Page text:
Weaning My Toddler Off The Dummy: 10 Ways to Wean

weaning off dummy

The damn dummy. We are down to the final one. All other dummies have been lost and we have been holding on dearly to the last one.

I have a love hate relationship with the dummy. I love that it can settle Elliott down during tantrums, that it helps when he’s upset and it helps him get to sleep. But I hate it because I know he relies on it too much and so do I. I hate it because I know how hard this weaning off the dummy business is going to be and I worry that once we do, it will be the end of his day sleeps when I get what I can done.

What to do?

I think it comes down to being a very personal thing, personal in terms of parenting style and personal in terms of Elliott. I know there are heaps of ways to approach this dummy weaning business, but we won’t know until we try it. It’s also about me knowing Elliott’s personality and how this will determine which methods work better than others.

One thing I do know is that it has to be easy for him to understand otherwise it wont work. He’s still only 2 years and 4 months so it can’t be too complicated and confusing for him. He will not understand why if I tell him ‘no more dummy’ but if he can see when I say ‘dummy is broken’, he will connect the two together.

I’m really unsure of going completely cold turkey and so have looked into some other approaches I could take and I’m sure these may be helpful ideas for others in my situation:

  1. Cut the top off the dummy so Elliott soon realises it’s broken
  2. Wait until Elliott is ready, whenever that may be. 
  3. Give the dummy to our friends baby now that Elliott is a ‘big boy’.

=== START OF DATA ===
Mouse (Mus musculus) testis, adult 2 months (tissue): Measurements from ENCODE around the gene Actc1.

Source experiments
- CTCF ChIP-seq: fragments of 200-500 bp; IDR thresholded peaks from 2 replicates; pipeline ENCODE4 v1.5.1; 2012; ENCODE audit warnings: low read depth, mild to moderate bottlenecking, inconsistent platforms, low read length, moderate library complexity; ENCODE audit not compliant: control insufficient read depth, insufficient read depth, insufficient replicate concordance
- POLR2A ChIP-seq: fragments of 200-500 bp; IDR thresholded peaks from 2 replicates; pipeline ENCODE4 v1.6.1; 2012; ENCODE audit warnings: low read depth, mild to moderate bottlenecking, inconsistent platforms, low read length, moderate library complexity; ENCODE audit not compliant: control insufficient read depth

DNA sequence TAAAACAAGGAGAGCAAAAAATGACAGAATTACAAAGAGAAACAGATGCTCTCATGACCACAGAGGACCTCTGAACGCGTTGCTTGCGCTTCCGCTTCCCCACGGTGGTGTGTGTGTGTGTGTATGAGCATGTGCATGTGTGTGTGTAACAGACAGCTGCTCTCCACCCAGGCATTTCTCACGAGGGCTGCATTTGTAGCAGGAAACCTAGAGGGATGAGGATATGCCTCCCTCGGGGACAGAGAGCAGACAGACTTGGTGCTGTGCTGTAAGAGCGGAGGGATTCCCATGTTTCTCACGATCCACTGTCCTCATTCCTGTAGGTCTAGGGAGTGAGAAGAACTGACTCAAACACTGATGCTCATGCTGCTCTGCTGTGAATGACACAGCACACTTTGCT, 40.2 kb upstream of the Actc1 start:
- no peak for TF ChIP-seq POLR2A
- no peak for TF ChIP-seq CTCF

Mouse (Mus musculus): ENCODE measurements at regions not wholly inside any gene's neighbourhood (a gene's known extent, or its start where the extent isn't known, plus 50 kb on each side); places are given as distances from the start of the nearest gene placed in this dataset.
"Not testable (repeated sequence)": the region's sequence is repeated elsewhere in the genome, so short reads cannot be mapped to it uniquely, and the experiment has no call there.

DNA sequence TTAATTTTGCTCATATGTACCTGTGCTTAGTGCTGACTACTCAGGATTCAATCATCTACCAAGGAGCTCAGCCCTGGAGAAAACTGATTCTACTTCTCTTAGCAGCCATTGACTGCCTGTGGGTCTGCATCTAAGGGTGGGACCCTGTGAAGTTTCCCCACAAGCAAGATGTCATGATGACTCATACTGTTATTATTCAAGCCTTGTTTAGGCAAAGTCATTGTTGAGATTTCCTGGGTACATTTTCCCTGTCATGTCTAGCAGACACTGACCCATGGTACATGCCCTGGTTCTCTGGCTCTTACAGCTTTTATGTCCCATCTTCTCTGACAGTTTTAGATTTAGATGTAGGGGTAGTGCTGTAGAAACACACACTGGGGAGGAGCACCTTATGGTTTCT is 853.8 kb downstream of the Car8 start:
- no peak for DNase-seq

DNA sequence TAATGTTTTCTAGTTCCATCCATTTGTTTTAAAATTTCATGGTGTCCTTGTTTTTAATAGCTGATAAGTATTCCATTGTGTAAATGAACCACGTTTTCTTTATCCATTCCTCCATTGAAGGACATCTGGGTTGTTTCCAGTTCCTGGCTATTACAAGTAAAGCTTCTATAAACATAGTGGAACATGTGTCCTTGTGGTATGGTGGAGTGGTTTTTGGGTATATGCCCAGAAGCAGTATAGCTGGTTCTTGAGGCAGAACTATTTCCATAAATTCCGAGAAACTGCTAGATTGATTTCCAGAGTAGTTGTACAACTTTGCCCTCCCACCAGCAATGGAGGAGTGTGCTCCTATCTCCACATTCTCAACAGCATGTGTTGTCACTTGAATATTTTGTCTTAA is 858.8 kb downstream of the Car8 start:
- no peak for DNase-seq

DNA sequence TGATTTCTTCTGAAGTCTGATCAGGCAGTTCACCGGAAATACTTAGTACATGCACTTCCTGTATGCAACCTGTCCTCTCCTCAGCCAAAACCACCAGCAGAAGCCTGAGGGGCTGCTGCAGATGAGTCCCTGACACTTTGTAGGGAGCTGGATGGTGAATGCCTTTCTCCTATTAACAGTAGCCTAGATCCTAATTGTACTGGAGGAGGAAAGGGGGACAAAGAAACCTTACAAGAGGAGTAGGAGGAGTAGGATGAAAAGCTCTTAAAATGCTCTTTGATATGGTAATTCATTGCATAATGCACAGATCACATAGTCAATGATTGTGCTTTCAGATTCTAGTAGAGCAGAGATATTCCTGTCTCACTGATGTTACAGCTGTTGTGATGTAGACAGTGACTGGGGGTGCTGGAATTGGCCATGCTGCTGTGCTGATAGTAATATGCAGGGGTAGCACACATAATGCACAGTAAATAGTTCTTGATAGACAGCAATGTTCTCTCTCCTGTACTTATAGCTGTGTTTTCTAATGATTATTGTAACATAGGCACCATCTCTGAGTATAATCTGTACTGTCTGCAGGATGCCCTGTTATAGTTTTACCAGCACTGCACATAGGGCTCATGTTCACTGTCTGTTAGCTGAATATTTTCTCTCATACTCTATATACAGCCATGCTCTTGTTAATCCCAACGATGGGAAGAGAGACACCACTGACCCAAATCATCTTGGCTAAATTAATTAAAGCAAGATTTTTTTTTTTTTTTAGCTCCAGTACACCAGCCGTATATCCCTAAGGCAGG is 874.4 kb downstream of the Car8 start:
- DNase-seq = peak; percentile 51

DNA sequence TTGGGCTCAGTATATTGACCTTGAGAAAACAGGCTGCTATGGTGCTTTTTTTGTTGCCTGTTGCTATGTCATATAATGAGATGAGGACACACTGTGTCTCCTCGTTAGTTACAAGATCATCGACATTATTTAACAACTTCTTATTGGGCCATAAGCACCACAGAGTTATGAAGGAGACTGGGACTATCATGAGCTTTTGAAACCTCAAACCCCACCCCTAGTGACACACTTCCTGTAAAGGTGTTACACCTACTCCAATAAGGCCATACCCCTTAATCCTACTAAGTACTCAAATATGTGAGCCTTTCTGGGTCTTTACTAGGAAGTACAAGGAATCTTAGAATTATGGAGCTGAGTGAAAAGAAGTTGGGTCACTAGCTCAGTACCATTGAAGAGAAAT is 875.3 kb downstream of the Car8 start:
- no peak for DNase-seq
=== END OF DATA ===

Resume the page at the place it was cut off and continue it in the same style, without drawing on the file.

4. Give the dummy to the Dummy Fairy
  5. Wait until Elliott can understand the explanation of ‘why’ better (in conjunction with no. 6 & 7)
  6. Cut out the dummy in phases (sleep time only, then cut out day sleeps, then night time)
  7. During the day, get Elliott to put the dummy to bed because dummies have to sleep or in the dishwasher to be washed. Out of sight, out of mind.
  8. When removing the dummy for the day, emphasise that it’s ok to miss the dummy and remind him of the other activities that he loves and pull out these activities.
  9. Tighten our bedtime routine to build more reassurance. Ensure familiarity like a bedtime story and staying by Elliott’s side each night so these then take the place of the dummy. Ensure Ellie the Elephant (Elliott’s blankie) is always available. 
  10. Trade the dummy in for another toy at the toy store (perhaps get the shop assistant on board with this and Elliott can use the dummy as money). I’m not sure if he’ll understand this but it could be a last option. 

When the dummy weaning day comes for real, I am going to make sure I’m mentally and physically prepared. I will be prepared for days of crying, tantrums and aching eyes from lack of sleep. I will have my coffee pods well stocked and my calm hat on. Wish me luck (and good luck to those of you going through the same!)

How is your dummy weaning going? Or if you’ve already done it (lucky you), how did it go?

Image by jdurham on morguefile.com

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Eva Lewis (The Multitasking Woman)

Eva Lewis (The Multitasking Woman)

Eva is the Editor and Owner of The Multitasking Woman. She always has her fingers in many different pies but wouldn't have it any other way. Eva is a freelance writer, a social media manager, a Mum to her six-year-old son, one-year-old daughter, six chickens and Benny the dog and wife to Mr G. They all live happily in their little worker's cottage in Ipswich, Queensland, Australia.
Eva Lewis (The Multitasking Woman)

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  1. Deb - An Inspirational Journey
    May 1, 2014 / 8:35 pm

    Sounds exciting so far! Is there a part two? x

  2. May 2, 2014 / 3:13 am

    Neither of my kids took a dummy. I was devastated. I used to lie next to them and hold the dummy in their mouths and they would drift off to sleep, as soon as I took my hand away they woke up and started screaming again!

  3. Tara Bell
    May 2, 2014 / 4:14 am